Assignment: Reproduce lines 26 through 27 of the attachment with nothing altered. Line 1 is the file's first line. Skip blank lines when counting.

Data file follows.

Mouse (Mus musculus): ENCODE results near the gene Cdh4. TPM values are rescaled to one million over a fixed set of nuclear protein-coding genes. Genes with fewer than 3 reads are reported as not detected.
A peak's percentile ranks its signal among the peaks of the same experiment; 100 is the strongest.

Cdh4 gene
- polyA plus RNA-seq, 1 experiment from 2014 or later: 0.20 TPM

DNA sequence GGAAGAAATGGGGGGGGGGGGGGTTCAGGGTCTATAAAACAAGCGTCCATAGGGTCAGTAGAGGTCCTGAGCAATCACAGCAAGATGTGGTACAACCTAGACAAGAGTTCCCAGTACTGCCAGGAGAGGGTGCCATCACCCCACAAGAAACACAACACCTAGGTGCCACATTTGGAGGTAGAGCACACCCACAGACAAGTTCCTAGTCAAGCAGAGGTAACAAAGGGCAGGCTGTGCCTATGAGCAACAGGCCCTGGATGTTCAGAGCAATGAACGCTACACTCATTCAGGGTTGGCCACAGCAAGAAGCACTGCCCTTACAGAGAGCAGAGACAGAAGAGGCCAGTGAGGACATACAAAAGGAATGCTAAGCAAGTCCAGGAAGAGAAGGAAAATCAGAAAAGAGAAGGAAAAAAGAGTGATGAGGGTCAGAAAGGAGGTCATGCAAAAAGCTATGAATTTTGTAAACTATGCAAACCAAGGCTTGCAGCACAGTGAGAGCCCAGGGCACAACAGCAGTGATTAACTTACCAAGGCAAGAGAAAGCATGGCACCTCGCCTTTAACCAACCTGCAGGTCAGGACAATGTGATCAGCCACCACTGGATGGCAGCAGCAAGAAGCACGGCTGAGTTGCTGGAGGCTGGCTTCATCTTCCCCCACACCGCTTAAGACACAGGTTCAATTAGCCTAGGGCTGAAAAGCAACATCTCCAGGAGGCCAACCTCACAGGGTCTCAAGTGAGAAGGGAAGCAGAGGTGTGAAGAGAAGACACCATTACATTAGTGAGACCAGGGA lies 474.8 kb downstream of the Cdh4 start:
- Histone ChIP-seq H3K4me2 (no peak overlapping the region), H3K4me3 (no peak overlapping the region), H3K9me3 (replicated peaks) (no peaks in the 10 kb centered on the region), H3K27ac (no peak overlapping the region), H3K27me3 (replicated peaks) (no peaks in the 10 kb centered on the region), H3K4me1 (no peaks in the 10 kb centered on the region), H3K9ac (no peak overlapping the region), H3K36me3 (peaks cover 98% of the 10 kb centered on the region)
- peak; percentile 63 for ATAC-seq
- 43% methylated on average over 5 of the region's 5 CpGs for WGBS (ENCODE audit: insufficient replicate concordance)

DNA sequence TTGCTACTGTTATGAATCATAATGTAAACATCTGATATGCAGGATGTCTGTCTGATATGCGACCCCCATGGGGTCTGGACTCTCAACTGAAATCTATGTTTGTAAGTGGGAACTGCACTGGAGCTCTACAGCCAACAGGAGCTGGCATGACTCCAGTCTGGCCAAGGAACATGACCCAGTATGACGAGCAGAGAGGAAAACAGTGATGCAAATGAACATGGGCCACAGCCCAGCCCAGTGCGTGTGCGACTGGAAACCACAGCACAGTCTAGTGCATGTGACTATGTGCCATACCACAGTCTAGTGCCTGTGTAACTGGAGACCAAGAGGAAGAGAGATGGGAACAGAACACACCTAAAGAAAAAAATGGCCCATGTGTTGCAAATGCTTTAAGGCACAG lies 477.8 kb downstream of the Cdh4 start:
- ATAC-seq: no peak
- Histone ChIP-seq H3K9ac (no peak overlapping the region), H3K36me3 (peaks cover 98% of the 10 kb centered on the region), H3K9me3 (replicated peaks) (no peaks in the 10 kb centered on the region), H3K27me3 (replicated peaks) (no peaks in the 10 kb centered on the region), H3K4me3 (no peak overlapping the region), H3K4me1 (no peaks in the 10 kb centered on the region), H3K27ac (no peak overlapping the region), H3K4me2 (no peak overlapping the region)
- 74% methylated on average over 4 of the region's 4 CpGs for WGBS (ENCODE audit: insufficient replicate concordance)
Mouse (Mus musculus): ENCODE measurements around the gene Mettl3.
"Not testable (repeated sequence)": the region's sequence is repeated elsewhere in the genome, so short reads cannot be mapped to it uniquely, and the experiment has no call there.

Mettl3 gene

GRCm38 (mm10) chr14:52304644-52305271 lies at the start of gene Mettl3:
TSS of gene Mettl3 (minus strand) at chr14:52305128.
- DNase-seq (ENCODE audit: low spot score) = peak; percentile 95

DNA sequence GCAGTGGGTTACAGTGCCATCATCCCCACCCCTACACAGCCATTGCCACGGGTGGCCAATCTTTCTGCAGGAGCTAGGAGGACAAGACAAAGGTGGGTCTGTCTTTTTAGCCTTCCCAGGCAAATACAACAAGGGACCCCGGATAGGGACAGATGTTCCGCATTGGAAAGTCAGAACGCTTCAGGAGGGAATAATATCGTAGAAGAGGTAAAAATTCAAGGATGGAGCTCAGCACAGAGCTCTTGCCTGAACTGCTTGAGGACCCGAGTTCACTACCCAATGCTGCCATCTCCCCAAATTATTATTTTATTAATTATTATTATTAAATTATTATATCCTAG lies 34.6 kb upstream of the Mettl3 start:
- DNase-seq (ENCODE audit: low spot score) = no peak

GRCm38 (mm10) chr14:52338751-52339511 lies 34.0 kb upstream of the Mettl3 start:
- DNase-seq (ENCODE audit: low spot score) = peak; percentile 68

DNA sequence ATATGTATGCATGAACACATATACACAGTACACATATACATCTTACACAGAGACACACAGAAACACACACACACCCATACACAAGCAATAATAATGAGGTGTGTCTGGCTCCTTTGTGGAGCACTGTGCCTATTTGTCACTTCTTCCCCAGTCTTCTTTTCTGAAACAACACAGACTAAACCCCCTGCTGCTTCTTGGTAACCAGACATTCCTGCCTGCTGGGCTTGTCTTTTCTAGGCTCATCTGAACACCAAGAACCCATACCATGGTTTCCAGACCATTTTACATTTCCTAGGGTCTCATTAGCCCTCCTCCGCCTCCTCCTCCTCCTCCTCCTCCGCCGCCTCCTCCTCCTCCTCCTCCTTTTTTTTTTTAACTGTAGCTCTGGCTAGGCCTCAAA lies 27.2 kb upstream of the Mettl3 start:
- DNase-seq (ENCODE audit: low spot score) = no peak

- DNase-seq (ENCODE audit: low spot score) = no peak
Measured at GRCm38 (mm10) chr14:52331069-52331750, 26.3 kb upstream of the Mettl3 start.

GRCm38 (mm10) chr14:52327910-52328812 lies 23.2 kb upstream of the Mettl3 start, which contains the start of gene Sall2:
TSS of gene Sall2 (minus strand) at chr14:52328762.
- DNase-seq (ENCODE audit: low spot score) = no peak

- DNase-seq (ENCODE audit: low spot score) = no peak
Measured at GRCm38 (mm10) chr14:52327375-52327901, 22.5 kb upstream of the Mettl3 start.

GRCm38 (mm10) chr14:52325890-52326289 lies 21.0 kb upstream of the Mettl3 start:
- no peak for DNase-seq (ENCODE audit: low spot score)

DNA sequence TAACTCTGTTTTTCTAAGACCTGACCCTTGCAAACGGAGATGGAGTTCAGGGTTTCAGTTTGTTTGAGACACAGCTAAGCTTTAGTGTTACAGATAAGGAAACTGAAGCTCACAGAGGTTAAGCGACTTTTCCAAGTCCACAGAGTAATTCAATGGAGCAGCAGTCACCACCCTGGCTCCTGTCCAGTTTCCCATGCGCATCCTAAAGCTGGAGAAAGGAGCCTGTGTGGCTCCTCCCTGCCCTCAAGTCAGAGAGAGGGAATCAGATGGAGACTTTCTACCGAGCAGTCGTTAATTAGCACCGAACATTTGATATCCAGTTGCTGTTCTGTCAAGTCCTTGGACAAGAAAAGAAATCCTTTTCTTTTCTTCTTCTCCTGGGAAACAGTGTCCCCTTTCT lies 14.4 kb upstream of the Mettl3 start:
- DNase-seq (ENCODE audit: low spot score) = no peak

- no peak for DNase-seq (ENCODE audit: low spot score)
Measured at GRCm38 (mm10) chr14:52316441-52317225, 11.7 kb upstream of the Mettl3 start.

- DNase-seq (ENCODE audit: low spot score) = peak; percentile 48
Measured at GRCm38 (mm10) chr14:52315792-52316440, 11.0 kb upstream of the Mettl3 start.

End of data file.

Measured at GRCm38 (mm10) chr14:52331069-52331750, 26.3 kb upstream of the Mettl3 start.

GRCm38 (mm10) chr14:52327910-52328812 lies 23.2 kb upstream of the Mettl3 start, which contains the start of gene Sall2: